As a small business owner, you need to have a strategy for the uncomfortable moments when a customer’s credit card is declined while trying to purchase from you. Here are four best practices for handling the situation.
1. Have a declined transaction plan in place ahead of time
It’s important to have a plan for dealing with a customer’s declined credit card transaction before the awkward moment occurs. The situation will only become more stressful for everyone involved without a process in place. You need to balance good customer relationships with prudently rejecting potentially fraudulent transactions. You should also have a decline strategy in place that cultivates good customers and gracefully turns away troublesome and ultimately unprofitable risks.
One of the first things to note in this situation is that not all credit card declines are due to a problem with the cardholder’s credit. Sometimes there is a unilateral decision by the issuing bank based on risk protocols. For transactions where you manually enter card data, they can often be simply errors when typing in an account number.
Along with the common problems of exceeded credit limits, delinquent payments, and expired cards, there are some less obvious reasons a card might be declined. These include a potential card issuer-initiated account freeze due to international purchases or other unusual buying patterns.
2. Note the credit card decline code
Your fraud radar should go up if you get a decline code that indicates the card has been lost or stolen, or any other response that instructs you to “pick up” the card from the customer. If you see one of these decline codes while the customer is there, you are supposed to call your credit card processor’s authorization line and ask for a “Code 10 authorization”–but only if you can safely do so. You will then receive further instructions over the phone.
If you have an online or other MOTO (card not present) transaction, you do not need to take any action for this type of decline. But, you should be wary of doing business with the customer, especially if you do not have a previously existing relationship. (There are perfectly innocent reasons why you might see this type of decline in a card-not-present environment, such as your customer reporting a card stolen that you have on file for recurring billing transactions.)
For reference, you can also refer to this list of the most common credit card declined codes that you might encounter.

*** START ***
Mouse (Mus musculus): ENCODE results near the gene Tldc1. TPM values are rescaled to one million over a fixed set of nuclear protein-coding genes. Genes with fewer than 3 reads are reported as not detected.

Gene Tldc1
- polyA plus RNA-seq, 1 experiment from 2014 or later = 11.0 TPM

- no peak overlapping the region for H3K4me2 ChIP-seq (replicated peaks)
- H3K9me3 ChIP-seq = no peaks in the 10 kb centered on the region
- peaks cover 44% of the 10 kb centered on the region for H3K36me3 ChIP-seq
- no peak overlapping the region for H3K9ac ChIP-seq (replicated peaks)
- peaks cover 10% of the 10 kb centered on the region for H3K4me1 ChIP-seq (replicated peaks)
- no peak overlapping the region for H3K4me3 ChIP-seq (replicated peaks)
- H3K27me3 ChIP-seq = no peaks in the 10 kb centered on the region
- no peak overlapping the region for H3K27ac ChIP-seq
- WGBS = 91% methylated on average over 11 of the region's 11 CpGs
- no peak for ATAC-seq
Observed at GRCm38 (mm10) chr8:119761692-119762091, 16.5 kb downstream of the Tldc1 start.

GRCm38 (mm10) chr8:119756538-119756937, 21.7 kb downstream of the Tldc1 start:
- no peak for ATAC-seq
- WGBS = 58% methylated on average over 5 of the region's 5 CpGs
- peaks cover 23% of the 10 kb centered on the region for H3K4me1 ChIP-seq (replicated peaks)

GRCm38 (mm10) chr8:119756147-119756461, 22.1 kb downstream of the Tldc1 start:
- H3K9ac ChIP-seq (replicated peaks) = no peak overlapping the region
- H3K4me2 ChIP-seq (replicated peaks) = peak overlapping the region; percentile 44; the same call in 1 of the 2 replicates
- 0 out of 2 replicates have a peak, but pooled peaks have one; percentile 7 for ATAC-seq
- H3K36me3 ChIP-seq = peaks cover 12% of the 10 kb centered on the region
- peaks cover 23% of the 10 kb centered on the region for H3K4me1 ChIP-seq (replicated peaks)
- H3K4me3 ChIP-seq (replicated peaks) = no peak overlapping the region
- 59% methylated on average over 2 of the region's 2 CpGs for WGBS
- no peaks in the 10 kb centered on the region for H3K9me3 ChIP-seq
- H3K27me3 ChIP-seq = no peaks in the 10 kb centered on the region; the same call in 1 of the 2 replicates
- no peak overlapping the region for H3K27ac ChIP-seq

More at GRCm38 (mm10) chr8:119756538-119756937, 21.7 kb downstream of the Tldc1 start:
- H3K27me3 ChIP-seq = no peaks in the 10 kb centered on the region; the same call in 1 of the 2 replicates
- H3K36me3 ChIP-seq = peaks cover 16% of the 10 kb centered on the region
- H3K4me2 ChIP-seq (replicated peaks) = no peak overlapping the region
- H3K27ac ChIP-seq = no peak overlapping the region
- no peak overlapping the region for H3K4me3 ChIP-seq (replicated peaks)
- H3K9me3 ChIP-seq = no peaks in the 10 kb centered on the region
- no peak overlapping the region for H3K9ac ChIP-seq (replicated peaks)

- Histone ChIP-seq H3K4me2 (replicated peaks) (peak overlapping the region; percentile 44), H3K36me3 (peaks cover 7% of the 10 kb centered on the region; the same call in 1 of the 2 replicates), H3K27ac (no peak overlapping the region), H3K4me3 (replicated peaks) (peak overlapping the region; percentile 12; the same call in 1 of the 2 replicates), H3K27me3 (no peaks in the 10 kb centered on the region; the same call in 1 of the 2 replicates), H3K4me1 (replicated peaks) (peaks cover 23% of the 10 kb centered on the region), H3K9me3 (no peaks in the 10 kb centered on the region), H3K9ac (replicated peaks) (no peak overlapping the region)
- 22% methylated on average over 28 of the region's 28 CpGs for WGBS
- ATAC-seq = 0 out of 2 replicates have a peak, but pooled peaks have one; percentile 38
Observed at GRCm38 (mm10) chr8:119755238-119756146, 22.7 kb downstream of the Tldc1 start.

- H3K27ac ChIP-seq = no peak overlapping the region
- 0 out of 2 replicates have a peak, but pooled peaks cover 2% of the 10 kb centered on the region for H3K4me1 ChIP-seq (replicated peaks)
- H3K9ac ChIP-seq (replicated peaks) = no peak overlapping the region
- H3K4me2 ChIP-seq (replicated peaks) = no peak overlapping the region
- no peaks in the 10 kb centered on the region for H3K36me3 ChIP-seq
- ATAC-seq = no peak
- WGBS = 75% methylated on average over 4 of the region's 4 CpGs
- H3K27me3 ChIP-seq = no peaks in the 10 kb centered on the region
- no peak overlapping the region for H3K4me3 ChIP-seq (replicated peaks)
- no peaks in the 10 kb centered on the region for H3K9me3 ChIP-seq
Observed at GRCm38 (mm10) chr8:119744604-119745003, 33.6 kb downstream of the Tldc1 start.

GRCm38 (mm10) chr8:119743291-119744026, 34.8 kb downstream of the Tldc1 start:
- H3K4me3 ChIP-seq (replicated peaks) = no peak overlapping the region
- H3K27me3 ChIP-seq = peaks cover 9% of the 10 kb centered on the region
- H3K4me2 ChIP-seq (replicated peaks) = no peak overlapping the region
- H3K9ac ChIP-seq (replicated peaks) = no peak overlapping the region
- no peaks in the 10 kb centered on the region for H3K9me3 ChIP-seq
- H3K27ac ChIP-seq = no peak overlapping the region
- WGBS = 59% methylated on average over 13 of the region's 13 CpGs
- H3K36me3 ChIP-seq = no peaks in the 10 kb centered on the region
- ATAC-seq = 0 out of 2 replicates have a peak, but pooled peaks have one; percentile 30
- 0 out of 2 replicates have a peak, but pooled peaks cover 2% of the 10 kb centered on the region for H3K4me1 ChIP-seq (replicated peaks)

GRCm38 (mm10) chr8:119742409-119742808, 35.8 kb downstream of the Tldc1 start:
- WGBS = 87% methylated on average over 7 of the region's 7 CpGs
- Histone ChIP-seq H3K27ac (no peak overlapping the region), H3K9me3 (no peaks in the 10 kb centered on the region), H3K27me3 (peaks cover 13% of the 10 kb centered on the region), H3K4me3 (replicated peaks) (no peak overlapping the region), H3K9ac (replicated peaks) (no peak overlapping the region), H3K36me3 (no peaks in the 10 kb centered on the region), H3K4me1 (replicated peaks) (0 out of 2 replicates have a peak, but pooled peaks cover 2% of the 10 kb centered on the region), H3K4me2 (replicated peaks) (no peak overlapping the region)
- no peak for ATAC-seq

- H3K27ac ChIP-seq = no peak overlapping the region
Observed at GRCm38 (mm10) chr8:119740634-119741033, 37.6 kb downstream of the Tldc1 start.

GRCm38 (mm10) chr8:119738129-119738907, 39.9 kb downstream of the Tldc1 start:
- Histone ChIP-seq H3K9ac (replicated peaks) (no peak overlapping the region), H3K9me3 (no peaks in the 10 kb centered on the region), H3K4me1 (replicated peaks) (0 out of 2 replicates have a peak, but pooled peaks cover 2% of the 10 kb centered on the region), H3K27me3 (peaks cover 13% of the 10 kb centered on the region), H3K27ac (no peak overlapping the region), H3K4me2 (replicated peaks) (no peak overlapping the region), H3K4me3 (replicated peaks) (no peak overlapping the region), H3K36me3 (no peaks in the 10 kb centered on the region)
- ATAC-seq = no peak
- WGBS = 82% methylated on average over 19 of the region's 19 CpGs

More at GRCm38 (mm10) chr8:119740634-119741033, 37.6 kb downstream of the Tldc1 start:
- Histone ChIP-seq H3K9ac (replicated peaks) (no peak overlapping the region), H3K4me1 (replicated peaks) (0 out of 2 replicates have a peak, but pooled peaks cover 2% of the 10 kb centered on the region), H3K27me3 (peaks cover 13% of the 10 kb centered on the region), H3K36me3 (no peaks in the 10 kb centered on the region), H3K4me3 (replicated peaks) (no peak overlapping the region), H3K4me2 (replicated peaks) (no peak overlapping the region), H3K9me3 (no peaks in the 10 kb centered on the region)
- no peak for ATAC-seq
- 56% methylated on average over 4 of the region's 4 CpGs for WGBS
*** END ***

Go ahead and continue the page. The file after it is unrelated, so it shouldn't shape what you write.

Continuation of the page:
3. Request a different form of payment
Other types of decline may just be problems that a customer needs to work out with their card issuer. In fact, in many cases, the customer will be as mystified by the decline as you are. The easiest thing to do in those situations is to simply request a different form of payment. That may be another credit card, an ACH debit from the customer’s bank account, a check, or even cash. You can also give the customer the opportunity to call their card issuer, work out any problems, and get your transaction pre-approved. Then you can run it again, and it should be successful.
4. Be aware of declined transaction costs
Each declined transaction costs you the authorization fee for submitting it for approval. While this is typically only a few cents per transaction, if you have lots of declines and resubmissions, the costs can add up. This is largely an issue with online payment forms where a customer can submit a transaction multiple times to correct mistakes. While you can’t eliminate data entry errors, you can take steps to help prevent them. Make sure that your form is easy to read and easy to use. It should be clear where the customer enters the correct card expiration date, and then the form can auto-select the card type based on the account number they entered.
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To further help business owners, Visa offers a Merchant Resource Library. Check it out for helpful tips on how to manage fraud and reduce declines for online and other card-not-present credit card transactions.